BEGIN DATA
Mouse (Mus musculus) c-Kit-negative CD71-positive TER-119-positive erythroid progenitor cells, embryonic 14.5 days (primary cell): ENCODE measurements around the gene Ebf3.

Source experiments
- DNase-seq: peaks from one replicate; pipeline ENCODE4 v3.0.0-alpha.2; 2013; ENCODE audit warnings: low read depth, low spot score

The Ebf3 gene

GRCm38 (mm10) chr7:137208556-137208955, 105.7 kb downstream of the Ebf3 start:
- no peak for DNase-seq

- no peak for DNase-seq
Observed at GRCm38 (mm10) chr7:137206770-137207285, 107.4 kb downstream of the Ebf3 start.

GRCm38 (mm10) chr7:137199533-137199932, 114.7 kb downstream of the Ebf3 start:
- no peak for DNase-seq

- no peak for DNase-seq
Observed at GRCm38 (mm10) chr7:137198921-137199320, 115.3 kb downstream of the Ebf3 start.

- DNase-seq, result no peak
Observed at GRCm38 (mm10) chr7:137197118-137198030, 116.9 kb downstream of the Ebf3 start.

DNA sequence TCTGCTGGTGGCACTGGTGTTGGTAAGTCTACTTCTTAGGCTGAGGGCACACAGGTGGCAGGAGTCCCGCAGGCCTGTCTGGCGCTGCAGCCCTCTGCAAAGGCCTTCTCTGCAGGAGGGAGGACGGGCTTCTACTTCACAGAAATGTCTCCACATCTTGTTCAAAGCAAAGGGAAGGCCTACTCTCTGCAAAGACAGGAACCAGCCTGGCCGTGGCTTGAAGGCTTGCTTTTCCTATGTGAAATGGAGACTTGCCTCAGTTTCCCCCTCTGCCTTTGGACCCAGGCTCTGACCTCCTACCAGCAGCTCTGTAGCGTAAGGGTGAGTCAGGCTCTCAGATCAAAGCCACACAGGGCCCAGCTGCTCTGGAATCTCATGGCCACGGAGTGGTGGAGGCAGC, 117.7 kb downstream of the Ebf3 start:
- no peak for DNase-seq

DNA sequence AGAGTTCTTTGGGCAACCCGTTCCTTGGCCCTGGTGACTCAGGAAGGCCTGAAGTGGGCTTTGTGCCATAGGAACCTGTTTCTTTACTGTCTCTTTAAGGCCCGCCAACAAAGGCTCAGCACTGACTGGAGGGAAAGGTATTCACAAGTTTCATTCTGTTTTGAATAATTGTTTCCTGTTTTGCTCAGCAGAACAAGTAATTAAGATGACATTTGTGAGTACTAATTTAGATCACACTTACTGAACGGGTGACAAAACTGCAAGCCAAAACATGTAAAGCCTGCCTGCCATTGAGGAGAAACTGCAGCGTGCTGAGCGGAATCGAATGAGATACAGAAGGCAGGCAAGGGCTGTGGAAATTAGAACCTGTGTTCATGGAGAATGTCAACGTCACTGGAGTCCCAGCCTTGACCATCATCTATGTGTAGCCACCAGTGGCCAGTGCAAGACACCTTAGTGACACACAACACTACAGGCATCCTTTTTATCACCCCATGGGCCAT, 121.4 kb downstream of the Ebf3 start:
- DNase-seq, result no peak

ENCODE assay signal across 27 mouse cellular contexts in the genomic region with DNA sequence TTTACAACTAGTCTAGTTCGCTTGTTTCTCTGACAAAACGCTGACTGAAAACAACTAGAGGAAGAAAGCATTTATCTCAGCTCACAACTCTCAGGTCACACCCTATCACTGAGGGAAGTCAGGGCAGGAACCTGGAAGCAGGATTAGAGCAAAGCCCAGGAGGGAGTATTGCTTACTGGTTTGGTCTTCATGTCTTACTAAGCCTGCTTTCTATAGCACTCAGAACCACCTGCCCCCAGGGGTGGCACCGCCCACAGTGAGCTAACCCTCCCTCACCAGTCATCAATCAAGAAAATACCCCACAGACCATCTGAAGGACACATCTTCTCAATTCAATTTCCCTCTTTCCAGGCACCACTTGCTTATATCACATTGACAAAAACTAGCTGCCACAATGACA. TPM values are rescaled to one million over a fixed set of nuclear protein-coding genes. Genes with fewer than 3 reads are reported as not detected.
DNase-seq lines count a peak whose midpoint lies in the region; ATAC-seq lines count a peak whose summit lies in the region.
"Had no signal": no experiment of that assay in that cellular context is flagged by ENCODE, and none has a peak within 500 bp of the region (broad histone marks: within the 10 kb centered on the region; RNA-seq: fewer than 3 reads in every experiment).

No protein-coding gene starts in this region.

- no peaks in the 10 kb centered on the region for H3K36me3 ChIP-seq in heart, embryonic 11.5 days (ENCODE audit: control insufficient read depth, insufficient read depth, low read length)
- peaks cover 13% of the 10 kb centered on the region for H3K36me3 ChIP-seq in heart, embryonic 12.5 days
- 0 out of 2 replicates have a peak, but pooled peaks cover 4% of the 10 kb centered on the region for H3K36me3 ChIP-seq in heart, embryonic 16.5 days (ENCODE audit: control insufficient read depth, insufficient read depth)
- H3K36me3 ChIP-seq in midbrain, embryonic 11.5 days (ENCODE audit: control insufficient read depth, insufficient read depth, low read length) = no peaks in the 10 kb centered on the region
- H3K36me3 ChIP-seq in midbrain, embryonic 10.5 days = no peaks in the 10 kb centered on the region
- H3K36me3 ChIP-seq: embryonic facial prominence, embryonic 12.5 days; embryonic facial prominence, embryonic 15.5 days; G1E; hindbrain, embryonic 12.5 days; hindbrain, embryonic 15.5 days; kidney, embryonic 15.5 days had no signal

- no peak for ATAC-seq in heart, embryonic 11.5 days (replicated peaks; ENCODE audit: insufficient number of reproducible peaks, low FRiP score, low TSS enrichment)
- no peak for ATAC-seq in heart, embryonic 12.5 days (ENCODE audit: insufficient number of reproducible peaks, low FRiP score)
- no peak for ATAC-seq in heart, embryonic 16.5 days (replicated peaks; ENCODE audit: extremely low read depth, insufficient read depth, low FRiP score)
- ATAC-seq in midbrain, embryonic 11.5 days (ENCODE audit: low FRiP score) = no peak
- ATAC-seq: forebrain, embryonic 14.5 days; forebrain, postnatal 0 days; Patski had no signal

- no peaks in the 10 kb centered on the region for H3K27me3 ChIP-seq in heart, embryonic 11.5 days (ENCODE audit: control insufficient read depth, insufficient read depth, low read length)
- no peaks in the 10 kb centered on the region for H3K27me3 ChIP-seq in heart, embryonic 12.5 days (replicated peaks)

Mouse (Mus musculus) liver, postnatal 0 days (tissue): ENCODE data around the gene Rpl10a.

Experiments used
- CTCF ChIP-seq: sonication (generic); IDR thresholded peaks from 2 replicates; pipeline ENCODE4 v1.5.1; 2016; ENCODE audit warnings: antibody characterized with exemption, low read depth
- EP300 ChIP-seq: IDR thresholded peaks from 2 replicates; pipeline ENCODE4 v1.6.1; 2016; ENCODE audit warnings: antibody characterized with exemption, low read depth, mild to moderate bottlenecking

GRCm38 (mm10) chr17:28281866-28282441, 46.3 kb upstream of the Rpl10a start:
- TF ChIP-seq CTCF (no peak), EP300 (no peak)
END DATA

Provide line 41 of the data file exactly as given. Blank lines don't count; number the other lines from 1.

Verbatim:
- TF ChIP-seq CTCF (no peak), EP300 (no peak)